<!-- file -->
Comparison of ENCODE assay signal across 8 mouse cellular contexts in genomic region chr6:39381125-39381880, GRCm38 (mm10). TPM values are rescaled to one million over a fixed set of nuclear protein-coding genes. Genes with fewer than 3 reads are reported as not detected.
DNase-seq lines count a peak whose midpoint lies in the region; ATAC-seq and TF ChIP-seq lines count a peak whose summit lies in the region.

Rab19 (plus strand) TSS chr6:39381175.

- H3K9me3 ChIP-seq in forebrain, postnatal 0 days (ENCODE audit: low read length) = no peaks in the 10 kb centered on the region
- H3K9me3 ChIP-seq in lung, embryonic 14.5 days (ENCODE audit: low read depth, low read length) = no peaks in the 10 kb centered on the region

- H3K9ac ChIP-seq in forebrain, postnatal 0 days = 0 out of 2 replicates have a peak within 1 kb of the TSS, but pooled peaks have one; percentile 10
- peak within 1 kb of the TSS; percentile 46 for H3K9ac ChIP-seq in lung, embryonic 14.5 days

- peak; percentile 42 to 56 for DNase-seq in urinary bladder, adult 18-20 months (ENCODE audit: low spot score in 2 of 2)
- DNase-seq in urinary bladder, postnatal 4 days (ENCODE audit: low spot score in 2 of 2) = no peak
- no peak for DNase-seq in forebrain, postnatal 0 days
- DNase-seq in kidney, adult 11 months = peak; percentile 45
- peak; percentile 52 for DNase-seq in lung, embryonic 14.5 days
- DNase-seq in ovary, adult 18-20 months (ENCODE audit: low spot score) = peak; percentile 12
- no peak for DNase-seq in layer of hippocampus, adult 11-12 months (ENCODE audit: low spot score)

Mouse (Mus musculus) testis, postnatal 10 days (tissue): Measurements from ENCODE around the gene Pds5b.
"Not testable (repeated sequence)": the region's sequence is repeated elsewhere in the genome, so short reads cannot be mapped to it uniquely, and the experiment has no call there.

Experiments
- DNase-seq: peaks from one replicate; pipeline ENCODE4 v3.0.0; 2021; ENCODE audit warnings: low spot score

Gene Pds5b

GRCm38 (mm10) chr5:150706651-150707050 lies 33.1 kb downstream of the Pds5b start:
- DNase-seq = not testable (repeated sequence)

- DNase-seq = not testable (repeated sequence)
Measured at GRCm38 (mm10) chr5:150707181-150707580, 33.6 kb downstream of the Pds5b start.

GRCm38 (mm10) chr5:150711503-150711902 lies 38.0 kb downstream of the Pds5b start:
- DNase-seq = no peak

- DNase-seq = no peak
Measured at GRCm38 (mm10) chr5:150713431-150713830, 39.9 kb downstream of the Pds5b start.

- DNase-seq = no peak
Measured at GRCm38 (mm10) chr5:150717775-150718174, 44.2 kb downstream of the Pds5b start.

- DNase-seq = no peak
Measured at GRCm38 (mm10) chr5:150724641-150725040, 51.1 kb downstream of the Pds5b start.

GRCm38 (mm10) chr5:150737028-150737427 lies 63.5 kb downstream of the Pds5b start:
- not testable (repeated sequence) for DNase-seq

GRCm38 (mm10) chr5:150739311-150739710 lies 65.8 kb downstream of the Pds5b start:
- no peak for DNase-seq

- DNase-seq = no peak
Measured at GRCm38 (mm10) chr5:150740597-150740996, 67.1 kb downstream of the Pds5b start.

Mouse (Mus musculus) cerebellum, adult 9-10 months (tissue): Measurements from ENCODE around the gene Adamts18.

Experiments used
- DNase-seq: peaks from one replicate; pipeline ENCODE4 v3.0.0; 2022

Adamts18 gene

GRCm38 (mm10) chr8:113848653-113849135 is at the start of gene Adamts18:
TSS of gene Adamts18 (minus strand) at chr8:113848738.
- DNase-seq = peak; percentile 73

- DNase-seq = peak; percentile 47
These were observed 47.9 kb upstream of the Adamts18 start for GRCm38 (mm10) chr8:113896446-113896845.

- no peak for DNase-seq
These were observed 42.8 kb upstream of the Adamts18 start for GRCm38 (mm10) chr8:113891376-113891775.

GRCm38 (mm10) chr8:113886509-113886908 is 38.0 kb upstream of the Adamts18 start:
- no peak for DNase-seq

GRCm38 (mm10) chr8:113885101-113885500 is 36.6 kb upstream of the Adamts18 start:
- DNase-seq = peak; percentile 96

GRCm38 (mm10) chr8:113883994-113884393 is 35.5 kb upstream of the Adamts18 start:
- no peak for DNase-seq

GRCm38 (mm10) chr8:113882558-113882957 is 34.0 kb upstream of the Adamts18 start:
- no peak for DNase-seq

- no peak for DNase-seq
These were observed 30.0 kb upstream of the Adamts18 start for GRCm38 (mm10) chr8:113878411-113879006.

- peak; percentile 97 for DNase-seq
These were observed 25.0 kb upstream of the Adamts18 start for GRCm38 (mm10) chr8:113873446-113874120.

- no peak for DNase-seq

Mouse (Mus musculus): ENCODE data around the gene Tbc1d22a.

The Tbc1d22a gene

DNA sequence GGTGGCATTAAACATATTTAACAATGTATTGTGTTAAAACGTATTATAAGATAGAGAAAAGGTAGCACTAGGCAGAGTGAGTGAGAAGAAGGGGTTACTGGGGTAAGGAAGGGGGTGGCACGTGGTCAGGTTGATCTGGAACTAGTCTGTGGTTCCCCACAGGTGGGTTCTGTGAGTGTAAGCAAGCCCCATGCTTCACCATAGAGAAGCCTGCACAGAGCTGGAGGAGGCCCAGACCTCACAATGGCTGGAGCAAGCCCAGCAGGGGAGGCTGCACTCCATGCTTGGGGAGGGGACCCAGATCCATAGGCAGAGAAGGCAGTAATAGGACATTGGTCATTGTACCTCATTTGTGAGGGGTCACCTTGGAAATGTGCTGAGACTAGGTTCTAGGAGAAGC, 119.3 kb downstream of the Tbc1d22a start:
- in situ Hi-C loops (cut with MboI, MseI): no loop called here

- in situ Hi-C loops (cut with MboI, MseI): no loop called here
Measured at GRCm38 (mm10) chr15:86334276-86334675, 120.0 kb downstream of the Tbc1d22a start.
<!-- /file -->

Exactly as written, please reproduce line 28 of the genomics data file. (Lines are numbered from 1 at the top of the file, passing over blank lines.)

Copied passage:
- DNase-seq = no peak